On behalf of JFN conference co-chair Irina Nevzlin and myself, I want to say how very excited we are about seeing many of you in Los Angeles for the Jewish Funders Network 2013 International Conference. We have a great program lined-up as you can see by clicking this link. This program should be a terrific experience for everyone so if you haven't already done so, please register as we are eager to host you in LA.
In the lead up to this year’s conference, The Nathan Cummings Foundation's CEO, Simon Greer and I are undertaking additional preparation by stepping into someone else’s shoes.
As part of our commitment to the values of social justice rooted in the Jewish tradition, we are embarking on a special project to draw attention to and better understand the pervasive issue of food insecurity in America.
There is a tremendous unmet need in this country around food insecurity. As of Thanksgiving 2012, a record 42.2 million Americans were receiving nutrition assistance benefits. While these benefits are designed to supplement a household’s food budget, in practice many recipients rely solely on the program for all or almost all of their food costs.
Simon and I will soon begin a “Food Stamp Challenge” to limit our food budget to a fixed amount, based on what an American living on nutrition assistance might receive. For each of us this means meeting a full week’s food needs with only $36.88 – the average weekly benefit in New York State – and without relying on anything previously purchased at home, or free food or drinks at the office or social gatherings.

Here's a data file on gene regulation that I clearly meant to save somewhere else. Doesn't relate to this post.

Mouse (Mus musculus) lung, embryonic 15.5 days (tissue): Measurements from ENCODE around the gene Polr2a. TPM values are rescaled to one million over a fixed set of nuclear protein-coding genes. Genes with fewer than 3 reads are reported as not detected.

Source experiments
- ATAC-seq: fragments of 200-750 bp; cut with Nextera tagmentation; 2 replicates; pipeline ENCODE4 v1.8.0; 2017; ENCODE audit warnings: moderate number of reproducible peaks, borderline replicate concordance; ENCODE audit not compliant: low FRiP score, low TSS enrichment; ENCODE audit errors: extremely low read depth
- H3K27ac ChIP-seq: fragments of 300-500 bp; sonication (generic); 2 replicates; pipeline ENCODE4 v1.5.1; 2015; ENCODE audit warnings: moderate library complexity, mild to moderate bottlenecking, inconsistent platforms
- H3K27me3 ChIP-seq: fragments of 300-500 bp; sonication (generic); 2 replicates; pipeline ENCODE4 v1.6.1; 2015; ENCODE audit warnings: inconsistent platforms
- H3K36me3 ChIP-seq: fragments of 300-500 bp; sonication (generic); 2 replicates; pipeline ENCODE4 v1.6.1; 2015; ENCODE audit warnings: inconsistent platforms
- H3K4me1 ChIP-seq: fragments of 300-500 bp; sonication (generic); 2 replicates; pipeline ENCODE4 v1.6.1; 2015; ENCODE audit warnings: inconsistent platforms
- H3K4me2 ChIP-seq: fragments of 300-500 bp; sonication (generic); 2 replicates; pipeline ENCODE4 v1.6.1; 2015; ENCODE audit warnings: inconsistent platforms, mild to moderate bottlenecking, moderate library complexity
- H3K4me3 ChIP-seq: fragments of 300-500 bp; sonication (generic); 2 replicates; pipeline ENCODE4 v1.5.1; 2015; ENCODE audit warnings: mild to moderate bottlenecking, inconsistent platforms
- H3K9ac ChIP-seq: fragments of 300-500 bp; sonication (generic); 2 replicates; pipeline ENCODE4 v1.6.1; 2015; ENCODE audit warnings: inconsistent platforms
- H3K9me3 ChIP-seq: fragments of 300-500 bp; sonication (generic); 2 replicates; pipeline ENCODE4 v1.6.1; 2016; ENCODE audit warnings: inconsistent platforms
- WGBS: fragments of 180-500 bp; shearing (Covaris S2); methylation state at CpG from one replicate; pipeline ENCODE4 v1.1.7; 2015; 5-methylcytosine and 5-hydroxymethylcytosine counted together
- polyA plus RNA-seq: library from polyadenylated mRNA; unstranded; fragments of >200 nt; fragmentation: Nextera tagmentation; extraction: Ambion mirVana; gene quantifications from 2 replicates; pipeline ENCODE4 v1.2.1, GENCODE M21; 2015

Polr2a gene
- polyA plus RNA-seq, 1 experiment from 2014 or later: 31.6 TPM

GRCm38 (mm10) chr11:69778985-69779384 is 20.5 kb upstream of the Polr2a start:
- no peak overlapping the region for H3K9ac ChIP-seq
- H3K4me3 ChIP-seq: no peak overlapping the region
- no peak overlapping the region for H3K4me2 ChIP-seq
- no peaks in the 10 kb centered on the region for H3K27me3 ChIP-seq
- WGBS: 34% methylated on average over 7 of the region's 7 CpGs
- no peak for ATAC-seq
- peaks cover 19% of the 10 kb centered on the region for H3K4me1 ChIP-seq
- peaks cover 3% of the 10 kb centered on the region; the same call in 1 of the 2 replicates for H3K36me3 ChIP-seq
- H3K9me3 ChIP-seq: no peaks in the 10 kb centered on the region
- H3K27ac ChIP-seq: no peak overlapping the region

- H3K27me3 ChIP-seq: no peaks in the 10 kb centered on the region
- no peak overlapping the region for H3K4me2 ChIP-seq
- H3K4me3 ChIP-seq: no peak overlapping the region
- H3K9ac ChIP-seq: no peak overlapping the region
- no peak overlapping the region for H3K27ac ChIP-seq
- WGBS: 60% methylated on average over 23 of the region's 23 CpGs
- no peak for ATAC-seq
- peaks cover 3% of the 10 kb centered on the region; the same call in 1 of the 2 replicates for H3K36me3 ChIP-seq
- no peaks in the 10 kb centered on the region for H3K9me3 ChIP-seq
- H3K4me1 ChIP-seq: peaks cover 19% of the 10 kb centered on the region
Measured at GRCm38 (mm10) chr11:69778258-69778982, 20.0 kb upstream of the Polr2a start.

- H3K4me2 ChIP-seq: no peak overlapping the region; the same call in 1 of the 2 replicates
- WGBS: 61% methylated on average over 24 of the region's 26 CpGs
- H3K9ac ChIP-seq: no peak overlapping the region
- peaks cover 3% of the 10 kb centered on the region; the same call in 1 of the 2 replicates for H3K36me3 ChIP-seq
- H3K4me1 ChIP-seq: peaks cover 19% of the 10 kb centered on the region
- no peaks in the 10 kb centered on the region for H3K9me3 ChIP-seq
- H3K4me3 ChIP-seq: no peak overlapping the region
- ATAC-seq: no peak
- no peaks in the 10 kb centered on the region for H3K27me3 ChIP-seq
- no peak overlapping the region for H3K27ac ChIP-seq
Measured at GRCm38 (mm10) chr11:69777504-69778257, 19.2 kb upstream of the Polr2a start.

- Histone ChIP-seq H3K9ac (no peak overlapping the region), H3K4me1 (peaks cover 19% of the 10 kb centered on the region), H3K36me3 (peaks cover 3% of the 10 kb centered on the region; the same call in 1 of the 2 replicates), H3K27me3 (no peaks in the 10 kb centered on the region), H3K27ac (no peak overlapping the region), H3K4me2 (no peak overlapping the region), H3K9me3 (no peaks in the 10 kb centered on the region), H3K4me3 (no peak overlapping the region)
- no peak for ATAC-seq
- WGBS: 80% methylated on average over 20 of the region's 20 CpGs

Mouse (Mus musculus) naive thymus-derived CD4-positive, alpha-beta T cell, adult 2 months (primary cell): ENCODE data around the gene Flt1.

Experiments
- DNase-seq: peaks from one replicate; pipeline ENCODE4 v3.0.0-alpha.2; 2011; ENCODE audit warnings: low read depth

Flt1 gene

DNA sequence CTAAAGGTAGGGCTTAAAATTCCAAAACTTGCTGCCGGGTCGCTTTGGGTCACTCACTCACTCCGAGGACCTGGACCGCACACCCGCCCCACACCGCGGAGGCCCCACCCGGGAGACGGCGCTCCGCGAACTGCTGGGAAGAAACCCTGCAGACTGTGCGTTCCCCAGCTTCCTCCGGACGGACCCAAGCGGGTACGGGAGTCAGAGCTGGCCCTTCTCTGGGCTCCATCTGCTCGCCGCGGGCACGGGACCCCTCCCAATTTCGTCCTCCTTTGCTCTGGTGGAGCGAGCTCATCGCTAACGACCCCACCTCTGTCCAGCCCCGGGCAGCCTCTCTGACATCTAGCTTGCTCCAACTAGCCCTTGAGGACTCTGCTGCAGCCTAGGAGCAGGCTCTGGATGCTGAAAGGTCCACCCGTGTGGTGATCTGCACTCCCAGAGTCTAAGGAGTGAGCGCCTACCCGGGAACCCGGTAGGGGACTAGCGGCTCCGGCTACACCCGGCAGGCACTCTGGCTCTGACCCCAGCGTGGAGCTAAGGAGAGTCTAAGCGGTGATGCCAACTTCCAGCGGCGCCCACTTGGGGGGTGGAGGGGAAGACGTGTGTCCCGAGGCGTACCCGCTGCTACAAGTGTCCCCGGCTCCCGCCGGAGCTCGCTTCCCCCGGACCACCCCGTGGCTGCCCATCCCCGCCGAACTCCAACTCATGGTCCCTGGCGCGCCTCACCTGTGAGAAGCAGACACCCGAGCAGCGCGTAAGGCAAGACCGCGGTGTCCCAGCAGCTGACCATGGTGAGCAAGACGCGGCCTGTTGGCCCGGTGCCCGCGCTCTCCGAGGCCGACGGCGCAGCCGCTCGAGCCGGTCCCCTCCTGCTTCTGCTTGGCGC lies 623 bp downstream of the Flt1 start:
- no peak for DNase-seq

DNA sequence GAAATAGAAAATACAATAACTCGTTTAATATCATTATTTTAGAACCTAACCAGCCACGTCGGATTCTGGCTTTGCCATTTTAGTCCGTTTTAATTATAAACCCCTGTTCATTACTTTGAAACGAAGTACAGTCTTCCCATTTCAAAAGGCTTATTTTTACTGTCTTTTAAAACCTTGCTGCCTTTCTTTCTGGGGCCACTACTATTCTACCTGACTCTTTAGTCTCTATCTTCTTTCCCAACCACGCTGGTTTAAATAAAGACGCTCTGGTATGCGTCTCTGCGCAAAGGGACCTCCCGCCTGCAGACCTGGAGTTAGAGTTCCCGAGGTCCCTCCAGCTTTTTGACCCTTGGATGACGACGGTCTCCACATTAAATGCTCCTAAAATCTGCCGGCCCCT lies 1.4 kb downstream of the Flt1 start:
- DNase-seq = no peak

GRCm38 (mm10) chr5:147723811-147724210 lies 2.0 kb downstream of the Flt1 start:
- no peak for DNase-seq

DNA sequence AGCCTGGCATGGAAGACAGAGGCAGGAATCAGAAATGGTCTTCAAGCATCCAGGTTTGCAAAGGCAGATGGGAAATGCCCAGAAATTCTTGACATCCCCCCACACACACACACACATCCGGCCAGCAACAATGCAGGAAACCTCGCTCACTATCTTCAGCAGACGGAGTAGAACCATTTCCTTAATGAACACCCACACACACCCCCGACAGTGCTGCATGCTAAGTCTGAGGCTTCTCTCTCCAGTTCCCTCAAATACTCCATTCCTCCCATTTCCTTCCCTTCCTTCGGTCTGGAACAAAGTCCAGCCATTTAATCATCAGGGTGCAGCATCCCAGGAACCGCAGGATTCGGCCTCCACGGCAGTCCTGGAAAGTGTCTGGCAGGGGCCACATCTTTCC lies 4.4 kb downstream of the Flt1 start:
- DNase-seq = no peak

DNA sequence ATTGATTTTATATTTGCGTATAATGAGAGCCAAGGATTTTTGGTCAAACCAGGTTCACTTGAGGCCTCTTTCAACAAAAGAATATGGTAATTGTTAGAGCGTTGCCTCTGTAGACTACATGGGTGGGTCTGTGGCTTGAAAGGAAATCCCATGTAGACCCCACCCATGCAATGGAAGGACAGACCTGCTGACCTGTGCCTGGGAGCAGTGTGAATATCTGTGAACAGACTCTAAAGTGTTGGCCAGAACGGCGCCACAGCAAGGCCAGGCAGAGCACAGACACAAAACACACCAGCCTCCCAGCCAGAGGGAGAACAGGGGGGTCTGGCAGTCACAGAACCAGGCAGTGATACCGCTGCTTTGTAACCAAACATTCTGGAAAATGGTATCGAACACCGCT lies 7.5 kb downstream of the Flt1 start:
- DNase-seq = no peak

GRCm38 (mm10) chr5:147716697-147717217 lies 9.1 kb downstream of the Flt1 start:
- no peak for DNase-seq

We will begin the challenge next night Friday, March 8, and continue until the following Shabbat dinner. We are inviting other members of the JFN community to join us in taking this challenge. If you are interested, please see the attached guidelines for more information.
Regardless of your choice to join us in this challenge, please consider following us during our journey. We will be updating the JFN community through JFN’s Twitter feed and the Nathan Cummings Foundation Facebook page, and we encourage you to check back often to follow our experience.
We look forward to the conference’s closing plenary on Tuesday, March 19, where we will reflect on our experience, and hear from speakers who will address the issue of poverty from fascinating and widely different perspectives.
No voluntary experiment could ever truly replicate the emotional, financial, and psychological stress of living on food stamps. As the pain of poverty grows more acute in our nation, Israel, and the world, it seems timely, as Jews and as philanthropists, to consider our responsibility in addressing the lack of access to convenient, affordable and healthy food in our cities and neighborhoods. We continue to ask, what is the role of both government and private action in addressing poverty? We hope our effort sparks additional dialogue around this issue at and beyond this year’s conference.
As a foundation that seeks to build a socially and economically just society, and whose grantmaking works to address the unmet needs of our nation’s poor, disadvantaged and underserved, we embark on this journey in the spirit of a Jewish principle that guides much of our philanthropy: TZEDEK TZEDEK TIRDOFF (Justice, justice shall you pursue. Deuteronomy 16:20).Share